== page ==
I think it is an upbeat message that shows the audience that the news crew cares about our thoughts and reactions, and wants to hear our input. I think that they are utilizing the new media age of facebook and twitter and I have seen, while watching the news, that they directly address some facebook comments and tweets on the air. I think this is a great way for the audience to be more a part of the news and it will help the news station draw more people in.

Nick Filauro said...

One thing I know for sure is this video definitely isn't news :p

Journalists can to talk to people on the street about things - this whole Two-Way thing isn't new. Twitter and Facebook make it easier to communicate with the viewer, but this clip is just advertising. I dunno if it's some damage control for Irene - could be - but it's main purpose, I think, is to attract viewers and make them feel personally connected to this news channel.

Hayley Condon said...

6ABC is the most watched local news station in the Delaware Valley because of the relationship the station strives to have with its viewers. The station tries to convince viewers that the anchors are like family and that the station has its viewers' best interests at heart.

Having Jim Gardner as the star of the video facilitates the station's "we're all like family" message. Gardner, with his pitifully sweet, Grandpa-ish demeanor, sounds as if he's pleading with the viewer.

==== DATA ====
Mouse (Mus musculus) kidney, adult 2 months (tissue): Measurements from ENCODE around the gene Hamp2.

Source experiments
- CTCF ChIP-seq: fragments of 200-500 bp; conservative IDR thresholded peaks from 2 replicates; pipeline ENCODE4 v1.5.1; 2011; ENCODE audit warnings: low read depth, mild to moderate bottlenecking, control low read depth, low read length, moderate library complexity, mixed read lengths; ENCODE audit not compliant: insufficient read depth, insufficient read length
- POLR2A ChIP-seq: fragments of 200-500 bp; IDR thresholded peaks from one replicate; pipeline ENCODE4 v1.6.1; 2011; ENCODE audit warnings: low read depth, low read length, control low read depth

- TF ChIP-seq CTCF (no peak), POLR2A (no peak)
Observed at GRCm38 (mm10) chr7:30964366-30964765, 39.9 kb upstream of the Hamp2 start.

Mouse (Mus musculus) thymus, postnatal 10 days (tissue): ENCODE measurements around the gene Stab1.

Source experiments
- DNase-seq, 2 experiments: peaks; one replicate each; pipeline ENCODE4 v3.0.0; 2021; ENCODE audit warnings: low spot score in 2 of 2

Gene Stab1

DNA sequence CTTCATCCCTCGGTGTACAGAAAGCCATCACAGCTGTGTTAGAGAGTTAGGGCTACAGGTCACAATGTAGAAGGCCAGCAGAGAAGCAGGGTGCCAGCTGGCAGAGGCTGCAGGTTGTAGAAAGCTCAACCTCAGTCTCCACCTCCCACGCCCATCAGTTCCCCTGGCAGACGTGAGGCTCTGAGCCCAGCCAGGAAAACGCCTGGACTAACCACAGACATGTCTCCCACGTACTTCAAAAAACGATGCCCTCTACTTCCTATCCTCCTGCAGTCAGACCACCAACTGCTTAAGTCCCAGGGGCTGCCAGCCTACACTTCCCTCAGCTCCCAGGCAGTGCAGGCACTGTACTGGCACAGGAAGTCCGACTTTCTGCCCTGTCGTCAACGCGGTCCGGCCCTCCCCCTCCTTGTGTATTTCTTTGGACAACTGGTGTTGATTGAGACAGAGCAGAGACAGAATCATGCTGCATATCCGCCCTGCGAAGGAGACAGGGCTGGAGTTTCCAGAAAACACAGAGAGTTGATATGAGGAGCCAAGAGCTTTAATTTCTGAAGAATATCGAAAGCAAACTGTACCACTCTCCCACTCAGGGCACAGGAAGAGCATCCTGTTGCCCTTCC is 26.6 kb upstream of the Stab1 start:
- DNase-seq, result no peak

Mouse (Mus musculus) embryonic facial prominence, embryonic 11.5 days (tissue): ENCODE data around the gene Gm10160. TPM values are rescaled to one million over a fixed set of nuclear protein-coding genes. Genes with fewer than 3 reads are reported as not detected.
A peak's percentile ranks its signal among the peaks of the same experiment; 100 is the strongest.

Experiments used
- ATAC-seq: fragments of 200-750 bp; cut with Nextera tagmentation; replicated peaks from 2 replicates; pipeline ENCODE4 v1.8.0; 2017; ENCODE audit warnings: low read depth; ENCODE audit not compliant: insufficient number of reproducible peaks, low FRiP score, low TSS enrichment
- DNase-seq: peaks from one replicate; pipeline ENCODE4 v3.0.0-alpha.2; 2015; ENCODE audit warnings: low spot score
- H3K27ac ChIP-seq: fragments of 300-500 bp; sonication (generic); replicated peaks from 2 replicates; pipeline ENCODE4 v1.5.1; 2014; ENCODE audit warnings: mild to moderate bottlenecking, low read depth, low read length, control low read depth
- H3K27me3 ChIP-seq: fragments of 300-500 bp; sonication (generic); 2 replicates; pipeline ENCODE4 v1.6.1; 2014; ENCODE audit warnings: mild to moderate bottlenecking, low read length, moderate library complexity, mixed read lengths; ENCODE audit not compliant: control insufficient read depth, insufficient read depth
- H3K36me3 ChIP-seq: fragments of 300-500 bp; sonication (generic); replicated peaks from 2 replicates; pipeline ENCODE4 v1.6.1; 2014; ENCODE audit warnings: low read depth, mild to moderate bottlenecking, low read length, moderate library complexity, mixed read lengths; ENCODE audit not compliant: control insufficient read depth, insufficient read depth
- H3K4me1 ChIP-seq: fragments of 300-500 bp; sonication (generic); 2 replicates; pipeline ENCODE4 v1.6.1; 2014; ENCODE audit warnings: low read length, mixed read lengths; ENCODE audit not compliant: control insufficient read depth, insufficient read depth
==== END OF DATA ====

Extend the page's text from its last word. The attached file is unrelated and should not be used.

"Watch our news station, because we care about YOU."

The reality is, 6 ABC is a business. The next time there is something newsworthy (e.g. another hurricane), viewers will have faith in and trust 6ABC and will therefore tune in- at least that's what the station hopes for.

Anonymous said...

Personally, I know that my family is extremely fed up with the twitter portion of the news. I guess some people are interested in seeing reactions to news stories, but I find that every person basically says the same thing. I prefer to hear the news and thats it. I'm not interested in hearing everyone's reactions. I always change the channel when I hear them say "Ok and now to our twitter feed."

Emily Maher said...

P.S. (that was also my comment above) I think it is an unneccasary portion of the news. We talk to other people about the news so the twitter feed takes away our conversations about the news with other people since it's already on the t.v.